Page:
With online shopping becoming a more dominant force, the vice president and chief marketing officer of Pearle Vision, Luxottica explained at George Talks Business how retailers must adapt.
By Briahnna Brown
Amazon has not killed retail, Doug Zarkin, B.B.A. ’92, explained during a George Talks Business event on Monday.
“I think what that Amazon mentality is doing is that it's really forcing brands…to really evaluate what is their retail experience, one, and two what is product strategy, and I think most importantly, it's actually having a positive effect on investing in people," Mr. Zarkin said.
"When you have an online experience, you actually need to think about what your associates can deliver as part of an organizational service offering.”
The George Washington University School of Business hosts the weekly George Talks Business series that features conversations with business and thought leaders on topics of timely importance. During the Monday afternoon event in Duquès Hall, GWSB Dean Anuj Mehrotra asked Mr. Zarkin a series of questions about online retailing’s impact on brand management.
Mr. Zarkin, a GWSB alumnus, said his journey from Thurston Hall to Pearle Vision was not a straight line but always was motivated by a desire to understand the what and the why. He joined the Luxottica team seven years ago to reinvigorate the Pearle Vision brand.
GWSB Dean Anuj Mehrotra (l) interviewed GWSB alumnus Doug Zarkin (r) during a George Talks Business event on Monday.
Branding was easier when there was no real-time feedback, Mr. Zarkin said, because consumers would tell you what they thought by the results generated through sales. In the digital age, consumers instantly will let brands know about missteps, which is why he said marketers and brand managers must be plugged in to what consumers need and want.
"When you put something out into the digital ecosphere, you find out immediately if it's a hit or a dog, and if it's a dog, you need to be prepared to read and react," Mr. Zarkin said. "I think we now go into executional strategies with a backup plan in mind, not because we think we're going to fail, but sometimes, as smart as we think we are, we miss it, and the consumer's going to let us know so."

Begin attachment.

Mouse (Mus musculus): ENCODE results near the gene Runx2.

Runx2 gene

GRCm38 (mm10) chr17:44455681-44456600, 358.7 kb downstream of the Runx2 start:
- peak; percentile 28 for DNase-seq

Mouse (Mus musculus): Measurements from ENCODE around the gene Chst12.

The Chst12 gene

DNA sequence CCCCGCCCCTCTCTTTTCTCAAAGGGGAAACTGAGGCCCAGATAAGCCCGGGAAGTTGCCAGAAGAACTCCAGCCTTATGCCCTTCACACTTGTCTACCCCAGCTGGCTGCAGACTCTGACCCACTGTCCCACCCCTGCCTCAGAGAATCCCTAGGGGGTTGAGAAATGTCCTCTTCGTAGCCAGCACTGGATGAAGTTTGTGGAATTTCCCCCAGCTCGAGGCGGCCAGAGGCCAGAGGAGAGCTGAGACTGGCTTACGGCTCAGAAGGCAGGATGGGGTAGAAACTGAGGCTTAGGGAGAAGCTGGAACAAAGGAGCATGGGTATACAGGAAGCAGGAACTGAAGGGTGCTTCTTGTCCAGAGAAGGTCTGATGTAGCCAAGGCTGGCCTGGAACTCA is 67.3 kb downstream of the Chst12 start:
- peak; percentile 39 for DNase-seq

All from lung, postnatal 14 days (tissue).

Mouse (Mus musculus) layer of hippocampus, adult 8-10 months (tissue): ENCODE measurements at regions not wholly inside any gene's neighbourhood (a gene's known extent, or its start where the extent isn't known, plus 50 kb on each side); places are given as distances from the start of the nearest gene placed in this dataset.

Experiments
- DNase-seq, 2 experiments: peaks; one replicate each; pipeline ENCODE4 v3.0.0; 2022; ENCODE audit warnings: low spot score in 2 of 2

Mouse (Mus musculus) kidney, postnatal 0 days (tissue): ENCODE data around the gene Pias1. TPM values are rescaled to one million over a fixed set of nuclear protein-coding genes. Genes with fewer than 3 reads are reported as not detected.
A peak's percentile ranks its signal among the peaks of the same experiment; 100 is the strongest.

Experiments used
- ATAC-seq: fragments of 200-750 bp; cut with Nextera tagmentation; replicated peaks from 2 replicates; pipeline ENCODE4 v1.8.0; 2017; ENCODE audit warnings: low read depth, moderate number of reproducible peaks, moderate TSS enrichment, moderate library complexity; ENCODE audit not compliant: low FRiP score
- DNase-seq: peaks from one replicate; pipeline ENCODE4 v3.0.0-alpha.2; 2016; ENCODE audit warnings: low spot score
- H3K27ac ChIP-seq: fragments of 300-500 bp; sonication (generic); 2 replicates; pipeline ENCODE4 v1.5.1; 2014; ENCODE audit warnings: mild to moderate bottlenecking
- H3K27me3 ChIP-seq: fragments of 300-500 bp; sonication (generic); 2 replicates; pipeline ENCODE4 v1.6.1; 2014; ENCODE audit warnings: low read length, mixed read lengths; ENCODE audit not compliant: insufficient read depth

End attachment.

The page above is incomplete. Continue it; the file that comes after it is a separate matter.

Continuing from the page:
Marketers cannot be successful in business today if they do not understand “big data” and how to use it, Mr. Zarkin said. There will be a revolution in how brands use big data in the next decade, he added, along with a reinvention of the retail model as online retailers seek ways to bring their brand to life and build connections with the consumer.
"We are never going to be as smart as our consumer is, this is why we have to continue to listen in order to lead," Mr. Zarkin said. “I think you'll see companies reinvest more in understanding the customer journey to really see if you can find those nuances that send a consumer either your way or to your competition."
Looking back, Mr. Zarkin said, he wished he took more time to just sit back and actively listen during his four years at GW, and he wishes that he knew to stop searching for the right way and just focus on a way. His biggest advice for GWSB students is to find someone to learn from, such as a mentor whom they see as a leader in the field. He encouraged students to build connections with those they admire and can connect with on a personal level.
"There is no right way—there are so many ways to do it,” Mr. Zarkin said. “I think the most important thing is finding people in your career that you can create a connection with and use them to help guide you through the journey of learning."